Contact Jelani For Booking

Jelani Cobb

In the fight for justice, we must face the difficulty of distinguishing the past from the news of the day.

New Yorker Staff Writer | Columbia Journalism School Dean | Speaker on Race, History, Politics and Culture in America

Contact Jelani For Booking
Jelani Cobb | New Yorker Staff Writer | Columbia Journalism School Dean | Speaker on Race, History, Politics and Culture in America
Lavin Exclusive Speaker

Against the backdrop of a pandemic that disproportionately affects Black people, and a renewed push for racial justice, historian and Peabody Award-winning journalist Jelani Cobb emerges as a clear voice in the fight for a better America. A PBS Frontline correspondent for two critically acclaimed documentaries—Policing the Police and Whose Vote Counts—Cobb explores the enormous complexities of race and inequality, while offering guidance and hope for the future. A long-time writer for The New Yorker, and editor of its recent anthology collection The Matter of Black Lives, Cobb’s work is described as having the “rigor and depth of a professional historian with the alertness of a reporter, the liberal passion of an engaged public intellectual, and the literary flair of a fine writer.”


Cobb is the recipient of the  Hillman Prize for opinion and analysis journalism, as well as the Walter Bernstein Award from the Writer’s Guild of America for his investigative work on Policing the Police. He is the author of Substance of Hope: Barack Obama and the Paradox of Progress, and To the Break of Dawn: A Freestyle on the Hip Hop Aesthetic. He was appointed the Dean of Columbia Journalism School in 2022.

“Exemplary gathering of writings on Black history, arts, politics, and culture in America. . . . An essential volume for readers interested in the Black past and present.”

Kirkus Reviews (Starred Review) on The Matter of Black Lives

Jelani Cobb is a staff writer at The New Yorker, writing on race, history, justice, politics, and democracy, as well as Columbia University’s Ira A. Lipman Professor of Journalism and next Dean of Columbia Journalism School. He recently co-edited The Matter of Black Lives, a collection of The New Yorker’s most ground-breaking writing on Black history and culture in America, featuring the work of legendary writers like James Baldwin and Toni Morrison. Publishers Weekly writes, “Beyond the stellar prose, what unites these pieces, which range widely in length, tone, and point of view, is James Baldwin’s insight, paraphrased by Jelani Cobb, that ‘the American future is precisely as bright or as dark as our capacity to grapple with [the legacy of racism].’” Cobb also edited and wrote a new introduction for The Kerner Commission—a historic study of American racism and police violence originally published in 1967—helping to contextualize it for a new generation. The condensed version of the report, called The Essential Kerner Commision Report, is described as an “essential resource for understanding what Cobb calls the ‘chronic national predicament’ of racial unrest” (Publishers Weekly).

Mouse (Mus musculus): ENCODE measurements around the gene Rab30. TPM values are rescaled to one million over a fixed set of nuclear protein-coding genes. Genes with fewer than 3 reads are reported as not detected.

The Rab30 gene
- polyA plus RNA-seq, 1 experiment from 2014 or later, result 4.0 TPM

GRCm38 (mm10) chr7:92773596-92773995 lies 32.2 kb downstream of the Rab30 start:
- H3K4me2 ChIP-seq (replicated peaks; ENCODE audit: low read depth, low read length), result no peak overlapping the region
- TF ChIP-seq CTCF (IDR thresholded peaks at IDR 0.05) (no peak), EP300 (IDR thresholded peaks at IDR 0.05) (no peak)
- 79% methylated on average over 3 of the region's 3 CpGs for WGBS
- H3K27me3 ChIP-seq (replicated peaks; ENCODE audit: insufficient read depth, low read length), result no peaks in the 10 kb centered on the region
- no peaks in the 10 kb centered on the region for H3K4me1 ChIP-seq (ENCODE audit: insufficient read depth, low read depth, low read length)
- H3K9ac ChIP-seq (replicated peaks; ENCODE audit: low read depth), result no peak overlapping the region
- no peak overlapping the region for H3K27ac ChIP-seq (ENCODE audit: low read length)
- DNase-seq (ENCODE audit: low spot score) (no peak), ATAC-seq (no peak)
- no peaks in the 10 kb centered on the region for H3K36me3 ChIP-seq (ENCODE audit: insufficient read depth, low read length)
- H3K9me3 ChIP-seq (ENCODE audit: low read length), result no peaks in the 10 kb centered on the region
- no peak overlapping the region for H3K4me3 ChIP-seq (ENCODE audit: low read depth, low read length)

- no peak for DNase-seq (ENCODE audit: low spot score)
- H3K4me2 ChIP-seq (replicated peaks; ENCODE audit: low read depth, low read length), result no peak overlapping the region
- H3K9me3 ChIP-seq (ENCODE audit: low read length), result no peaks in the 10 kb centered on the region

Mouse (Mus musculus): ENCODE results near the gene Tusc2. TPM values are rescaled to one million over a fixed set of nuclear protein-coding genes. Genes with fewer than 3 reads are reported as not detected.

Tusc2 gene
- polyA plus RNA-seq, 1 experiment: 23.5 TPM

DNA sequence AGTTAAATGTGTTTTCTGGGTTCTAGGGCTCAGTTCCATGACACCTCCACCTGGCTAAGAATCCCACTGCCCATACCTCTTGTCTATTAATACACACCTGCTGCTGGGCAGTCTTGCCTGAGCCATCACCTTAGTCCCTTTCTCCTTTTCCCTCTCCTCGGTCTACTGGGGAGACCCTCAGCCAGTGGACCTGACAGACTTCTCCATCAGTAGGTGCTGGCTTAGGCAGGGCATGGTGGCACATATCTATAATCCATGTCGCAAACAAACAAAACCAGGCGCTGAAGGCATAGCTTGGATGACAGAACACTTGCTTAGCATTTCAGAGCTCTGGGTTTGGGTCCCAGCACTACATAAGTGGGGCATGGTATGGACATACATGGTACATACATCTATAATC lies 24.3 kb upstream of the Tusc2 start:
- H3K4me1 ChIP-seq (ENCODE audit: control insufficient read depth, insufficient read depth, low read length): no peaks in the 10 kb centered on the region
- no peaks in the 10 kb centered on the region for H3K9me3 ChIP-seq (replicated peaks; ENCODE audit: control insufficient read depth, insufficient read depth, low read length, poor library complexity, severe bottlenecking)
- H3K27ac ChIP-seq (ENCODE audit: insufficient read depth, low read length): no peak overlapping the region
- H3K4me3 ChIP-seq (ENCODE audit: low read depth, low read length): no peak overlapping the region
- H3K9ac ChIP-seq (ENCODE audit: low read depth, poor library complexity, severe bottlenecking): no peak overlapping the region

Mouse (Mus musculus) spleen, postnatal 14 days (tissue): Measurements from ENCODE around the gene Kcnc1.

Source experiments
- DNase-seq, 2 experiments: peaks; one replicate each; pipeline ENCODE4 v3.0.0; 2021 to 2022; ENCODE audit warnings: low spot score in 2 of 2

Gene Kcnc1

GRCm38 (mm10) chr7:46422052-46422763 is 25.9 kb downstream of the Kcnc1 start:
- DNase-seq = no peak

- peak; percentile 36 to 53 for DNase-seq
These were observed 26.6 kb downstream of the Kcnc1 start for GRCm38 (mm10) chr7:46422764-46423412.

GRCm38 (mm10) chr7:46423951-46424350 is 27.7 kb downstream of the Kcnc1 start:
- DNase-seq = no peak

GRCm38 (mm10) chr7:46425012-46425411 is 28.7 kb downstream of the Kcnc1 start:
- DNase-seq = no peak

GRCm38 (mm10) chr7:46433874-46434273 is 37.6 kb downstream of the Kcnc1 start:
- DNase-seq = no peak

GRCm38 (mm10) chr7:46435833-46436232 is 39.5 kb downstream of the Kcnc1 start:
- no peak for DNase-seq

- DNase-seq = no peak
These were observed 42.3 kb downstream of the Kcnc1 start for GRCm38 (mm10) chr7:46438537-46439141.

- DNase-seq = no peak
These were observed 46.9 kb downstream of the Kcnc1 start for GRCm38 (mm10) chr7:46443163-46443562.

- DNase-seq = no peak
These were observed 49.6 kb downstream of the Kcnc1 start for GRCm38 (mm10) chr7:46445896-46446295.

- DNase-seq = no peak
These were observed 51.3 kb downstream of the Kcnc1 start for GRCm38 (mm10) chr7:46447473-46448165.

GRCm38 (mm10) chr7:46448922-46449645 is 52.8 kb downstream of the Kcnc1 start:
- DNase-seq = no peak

During a historic election in the midst of a global pandemic, Cobb investigated allegations of voter fraud and disenfranchisement as a PSB Frontline correspondent in the documentary Whose Vote Counts, revealing how these unfounded claims entered the political mainstream. He clearly presents how racial inequities, COVID-19, and voter suppression became interlinked crises, contributing to a long legacy of inequality. For tackling one of the key issues at the heart of modern U.S. politics and carefully elucidating what the fight for voting rights looks like in the 21st century, Whose Vote Counts received a Peabody Award. Cobb was also the correspondent for the Frontline documentary Policing the Police, where he examined whether police reform is a viable solution in the wake of mounting protests calling for racial justice, and explored how we can hold police departments accountable. Previously, Cobb was prominently featured in Ava Duvernay’s 13th, her Oscar-nominated documentary about the current mass incarceration of Black Americans, which traces the subject to its historical origins in the Thirteenth Amendment.






“It went so well! Jelani and our CEO had a great conversation and it felt so organic. The best part was that Jelani was able to cater his amazing knowledge and skill set to our audience. He used lots of amazing terms that helped people who are not so well-versed in social justice or history understand his point. Over 2/3 of our company came out and that's one of the highest-attended events we've had this past year.”

Leaf Group

Speech Topics

The Half-Life of Freedom Race and Justice in America Today
Journalist Hendrik Hertzberg once described the work of Jelani Cobb as combining the “rigor and depth of a professional historian with the alertness of a reporter, the liberal passion of an engaged public intellectual and the literary flair of a fine writer.” So it is with Cobb’s riveting, auspicious keynotes: up-to-the-moment meditations and breakdowns of the complex dynamics of race and racism in America. Whether speaking on Black Lives Matter and activism, the battle zones of Ferguson or Baltimore, the legacy of a black presidency, or the implications of the Trump era—or, more generally, on the history of civil rights, violence, and inequality in employment, housing, or incarceration in the US—Cobb speaks with the surety and articulate passion of only our best journalists. His keynotes inspire us to work, tirelessly, toward achieving an ongoing dream of equity—of genuine democracy. They show us that not only are the levers of justice in our hands, but we can move them in the direction we see fit. And they remind us that the only obstacle holding us back is the comforting illusion that we’ve already achieved our goals.